Available for purchase here.

Faith in Action: Religion, Race, and Democratic Organizing in America

Cover of Faith in Action: Religion, Race, and Democratic Organizing in America

Richard L. Wood

Over the past fifteen years, associations throughout the U.S. have organized citizens around issues of equality and social justice, often through local churches. But in contrast to President Bush’s vision of faith-based activism, in which groups deliver social services to the needy, these associations do something greater. Drawing on institutions of faith, they reshape public policies that neglect the disadvantaged.

To find out how this faith-based form of community organizing succeeds, Richard L. Wood spent several years working with two local groups in Oakland, California—the faith-based Pacific Institute for Community Organization and the race-based Center for Third World Organizing. Comparing their activist techniques and achievements, Wood argues that the alternative cultures and strategies of these two groups give them radically different access to community ties and social capital.

Creative and insightful, Faith in Action shows how community activism and religious organizations can help build a more just and democratic future for all Americans.

Available for purchase here.

The Fibromyalgia Story Medical Authority and Women's Worlds of Pain

Cover of The Fibromyalgia Story  Medical Authority and Women's Worlds of Pain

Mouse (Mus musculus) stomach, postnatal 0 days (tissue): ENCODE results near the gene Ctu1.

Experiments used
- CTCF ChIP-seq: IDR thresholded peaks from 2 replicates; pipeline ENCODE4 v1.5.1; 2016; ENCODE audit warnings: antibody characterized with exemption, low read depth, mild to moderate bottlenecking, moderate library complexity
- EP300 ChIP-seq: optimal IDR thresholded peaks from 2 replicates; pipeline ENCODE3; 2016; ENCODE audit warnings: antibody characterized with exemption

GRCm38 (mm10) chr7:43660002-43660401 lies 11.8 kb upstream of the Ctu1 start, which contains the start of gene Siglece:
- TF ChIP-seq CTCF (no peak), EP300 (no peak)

Kristin Barker

More than six million Americans—most of them women—have been diagnosed with fibromyalgia syndrome (FMS), a disorder that produces muscular-skeletal pain and fatigue. In the absence of visible evidence, a well-understood cause, or effective treatment, many have questioned whether FMS is a "real" illness. Amidst the controversy, millions of women live with their very real symptoms.

Rather than taking sides in the heated debate, Kristin Barker explains how FMS represents an awkward union between the practices of modern medicine and the complexity of women's pain. Using interviews with sufferers, Barker focuses on how the idea of FMS gives meaning and order to women beset by troubling symptoms, self-doubt, and public skepticism.

The Fibromyalgia Story offers a fresh look at a controversial diagnosis; Barker avoids overly simplistic explanations and empathizes with sufferers without losing sight of the social construction of disease and its relation to modern medical practice.